I would briefly forget about them, but they would always come back. I suspect that if my mother had known how bad her health would get in the coming years, and how bad her limp would be, she probably would have kept her mouth shut at the boy I secretly admired, who didn't let his disability stop him from being like everyone else.

When Caiden was about a year old, and I suspected his delays to be caused by cerebral palsy, I found my thoughts back on that day. It occured to me that, I didn't know why that boy had that limp. I didn't know if maybe he too had been born early and that disability was a result of it. I found myself wondering what knowledge I could have gained had I befriended him. Would his friendship have prepared me for the drastic turn my life would take?

I was petrified that as Caiden grew my mother would scoff at him much the same way she did that day. I knew if that was my mother's reaction to that boy, certainly other parent's and their children, my classmates, scoffed at him too. Was that to be my son's fate as well? To receive disgusting stares, dirty remarks and constant ridicule?

I was quite honestly relieved when his doctor said it certainly wasn't cerebral palsy. And for a while, I fogot about that day.

Then after a lengthy conversation with my mother in law, it came back. Maybe it wasn't cerebral palsy, maybe it was autism. A disability more widely known and understood, and yet scoffed at just as much as a physical one such as a limp.

I worry that instead of being like the brilliant boy I hadn't really known, would he be one of those kids who everyone flocked too and was kind to, yet who would turn their backs and make cruel jokes about. I worry that even without the physical signs of his disability, he will be scoffed at behind his back, that he will be thought less of because of the disability label. That he will be called things like; different, broken, undesirable, abnormal, strange, weird. Will he even comprehend those things?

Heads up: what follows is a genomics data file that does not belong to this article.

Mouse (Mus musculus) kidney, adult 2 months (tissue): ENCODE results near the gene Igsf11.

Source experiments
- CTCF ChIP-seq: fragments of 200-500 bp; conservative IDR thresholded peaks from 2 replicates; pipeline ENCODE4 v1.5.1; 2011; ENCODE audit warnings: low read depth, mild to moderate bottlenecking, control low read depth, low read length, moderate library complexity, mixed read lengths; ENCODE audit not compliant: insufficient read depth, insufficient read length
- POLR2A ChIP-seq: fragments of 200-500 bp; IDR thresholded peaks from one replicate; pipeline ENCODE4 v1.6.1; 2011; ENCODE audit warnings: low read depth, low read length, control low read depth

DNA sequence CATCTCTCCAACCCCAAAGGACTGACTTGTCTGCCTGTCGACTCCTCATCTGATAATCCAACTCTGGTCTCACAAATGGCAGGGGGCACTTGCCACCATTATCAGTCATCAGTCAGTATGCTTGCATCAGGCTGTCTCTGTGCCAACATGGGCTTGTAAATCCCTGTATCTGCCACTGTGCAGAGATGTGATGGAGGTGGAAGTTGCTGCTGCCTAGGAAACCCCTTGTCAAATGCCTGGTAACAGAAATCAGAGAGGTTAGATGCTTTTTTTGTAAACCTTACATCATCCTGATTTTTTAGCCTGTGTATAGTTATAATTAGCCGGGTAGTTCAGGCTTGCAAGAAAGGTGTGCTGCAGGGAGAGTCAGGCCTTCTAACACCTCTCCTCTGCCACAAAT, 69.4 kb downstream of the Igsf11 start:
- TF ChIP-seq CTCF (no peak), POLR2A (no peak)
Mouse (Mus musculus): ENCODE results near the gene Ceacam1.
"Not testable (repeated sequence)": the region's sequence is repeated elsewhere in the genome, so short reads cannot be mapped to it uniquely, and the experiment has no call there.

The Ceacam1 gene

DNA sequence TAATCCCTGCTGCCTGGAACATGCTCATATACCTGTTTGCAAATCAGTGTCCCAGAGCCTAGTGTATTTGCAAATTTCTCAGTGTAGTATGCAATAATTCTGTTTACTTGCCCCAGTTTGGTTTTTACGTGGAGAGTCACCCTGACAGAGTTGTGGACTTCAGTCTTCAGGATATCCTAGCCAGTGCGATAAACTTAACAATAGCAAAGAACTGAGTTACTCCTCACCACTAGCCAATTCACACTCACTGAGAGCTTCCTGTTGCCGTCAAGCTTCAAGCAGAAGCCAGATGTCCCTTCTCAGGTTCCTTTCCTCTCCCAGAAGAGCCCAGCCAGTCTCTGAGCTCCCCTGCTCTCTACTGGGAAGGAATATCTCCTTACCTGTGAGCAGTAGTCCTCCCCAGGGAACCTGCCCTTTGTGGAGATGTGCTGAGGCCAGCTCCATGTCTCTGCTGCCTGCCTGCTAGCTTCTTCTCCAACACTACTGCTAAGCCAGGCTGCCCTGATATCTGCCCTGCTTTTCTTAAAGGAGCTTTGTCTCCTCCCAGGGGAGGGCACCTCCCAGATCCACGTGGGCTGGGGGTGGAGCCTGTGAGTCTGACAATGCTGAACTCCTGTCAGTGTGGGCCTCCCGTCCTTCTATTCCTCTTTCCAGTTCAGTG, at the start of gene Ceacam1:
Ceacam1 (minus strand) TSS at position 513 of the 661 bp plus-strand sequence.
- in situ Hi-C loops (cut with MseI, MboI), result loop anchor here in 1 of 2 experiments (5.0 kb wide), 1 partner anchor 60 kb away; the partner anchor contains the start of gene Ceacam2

To the boy in my high school sociology class; I'm sorry for what my mother said, and for what others have likely said. Also, for not openly defending you. I'm sure you're in college now, or doing something as brilliant as you are. I want to let you know that even though we never spoke, and I can't recall your name, you made an impact on my life. You showed me that even with a disability, a person can be great and offer something truly unique to those around them. While I'm sure my mother in her ignorance, would stand by her comment, I applaud you for overcoming those barriers and showing the world that you don't have to accept the hand you're dealt.

Whether my son will grow up to understand any of this, is still a future that is hidden from me. If he is one of those people who gets scoffed at, I will be the first and the loudest voice to defend him. And if he grows up a "normal" kid, I hope he will lend his voice to others. That he will understand and appreciate that being a little different; walking a little skewed, talking a little bit slower, or clapping a little fast, isn't a bad thing. Its what defines us from everyone else and makes us the individuals that we are.